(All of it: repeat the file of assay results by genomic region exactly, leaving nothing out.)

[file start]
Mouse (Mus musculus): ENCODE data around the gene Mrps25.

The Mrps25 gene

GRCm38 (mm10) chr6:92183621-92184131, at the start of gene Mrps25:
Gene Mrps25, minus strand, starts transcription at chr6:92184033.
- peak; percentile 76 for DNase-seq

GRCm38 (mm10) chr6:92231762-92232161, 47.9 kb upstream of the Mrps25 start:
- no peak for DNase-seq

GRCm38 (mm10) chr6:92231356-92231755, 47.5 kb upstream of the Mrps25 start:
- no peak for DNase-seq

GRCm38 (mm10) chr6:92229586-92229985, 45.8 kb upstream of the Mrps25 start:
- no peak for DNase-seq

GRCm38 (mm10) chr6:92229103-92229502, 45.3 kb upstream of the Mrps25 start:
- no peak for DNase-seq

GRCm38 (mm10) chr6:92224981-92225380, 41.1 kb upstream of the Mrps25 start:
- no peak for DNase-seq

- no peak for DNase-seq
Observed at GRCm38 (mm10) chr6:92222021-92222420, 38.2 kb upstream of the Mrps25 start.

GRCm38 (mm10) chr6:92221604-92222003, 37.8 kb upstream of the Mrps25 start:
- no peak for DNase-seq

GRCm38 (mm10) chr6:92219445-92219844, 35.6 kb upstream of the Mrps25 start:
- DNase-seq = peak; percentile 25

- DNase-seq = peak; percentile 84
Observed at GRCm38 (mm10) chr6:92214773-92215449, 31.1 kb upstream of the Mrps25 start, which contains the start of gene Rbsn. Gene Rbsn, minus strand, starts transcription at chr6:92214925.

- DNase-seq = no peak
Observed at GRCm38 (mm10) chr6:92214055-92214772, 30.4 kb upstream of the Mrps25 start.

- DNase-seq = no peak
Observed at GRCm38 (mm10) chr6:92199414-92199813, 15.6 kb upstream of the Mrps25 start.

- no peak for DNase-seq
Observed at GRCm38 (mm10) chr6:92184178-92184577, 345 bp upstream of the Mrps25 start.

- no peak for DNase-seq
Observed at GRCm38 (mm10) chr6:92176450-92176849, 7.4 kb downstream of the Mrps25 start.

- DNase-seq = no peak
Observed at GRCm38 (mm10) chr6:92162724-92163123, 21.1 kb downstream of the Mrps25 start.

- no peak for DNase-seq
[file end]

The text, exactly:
Mouse (Mus musculus): ENCODE data around the gene Mrps25.

The Mrps25 gene

GRCm38 (mm10) chr6:92183621-92184131, at the start of gene Mrps25:
Gene Mrps25, minus strand, starts transcription at chr6:92184033.
- peak; percentile 76 for DNase-seq

GRCm38 (mm10) chr6:92231762-92232161, 47.9 kb upstream of the Mrps25 start:
- no peak for DNase-seq

GRCm38 (mm10) chr6:92231356-92231755, 47.5 kb upstream of the Mrps25 start:
- no peak for DNase-seq

GRCm38 (mm10) chr6:92229586-92229985, 45.8 kb upstream of the Mrps25 start:
- no peak for DNase-seq

GRCm38 (mm10) chr6:92229103-92229502, 45.3 kb upstream of the Mrps25 start:
- no peak for DNase-seq

GRCm38 (mm10) chr6:92224981-92225380, 41.1 kb upstream of the Mrps25 start:
- no peak for DNase-seq

- no peak for DNase-seq
Observed at GRCm38 (mm10) chr6:92222021-92222420, 38.2 kb upstream of the Mrps25 start.

GRCm38 (mm10) chr6:92221604-92222003, 37.8 kb upstream of the Mrps25 start:
- no peak for DNase-seq

GRCm38 (mm10) chr6:92219445-92219844, 35.6 kb upstream of the Mrps25 start:
- DNase-seq = peak; percentile 25

- DNase-seq = peak; percentile 84
Observed at GRCm38 (mm10) chr6:92214773-92215449, 31.1 kb upstream of the Mrps25 start, which contains the start of gene Rbsn. Gene Rbsn, minus strand, starts transcription at chr6:92214925.

- DNase-seq = no peak
Observed at GRCm38 (mm10) chr6:92214055-92214772, 30.4 kb upstream of the Mrps25 start.

- DNase-seq = no peak
Observed at GRCm38 (mm10) chr6:92199414-92199813, 15.6 kb upstream of the Mrps25 start.

- no peak for DNase-seq
Observed at GRCm38 (mm10) chr6:92184178-92184577, 345 bp upstream of the Mrps25 start.

- no peak for DNase-seq
Observed at GRCm38 (mm10) chr6:92176450-92176849, 7.4 kb downstream of the Mrps25 start.

- DNase-seq = no peak
Observed at GRCm38 (mm10) chr6:92162724-92163123, 21.1 kb downstream of the Mrps25 start.

- no peak for DNase-seq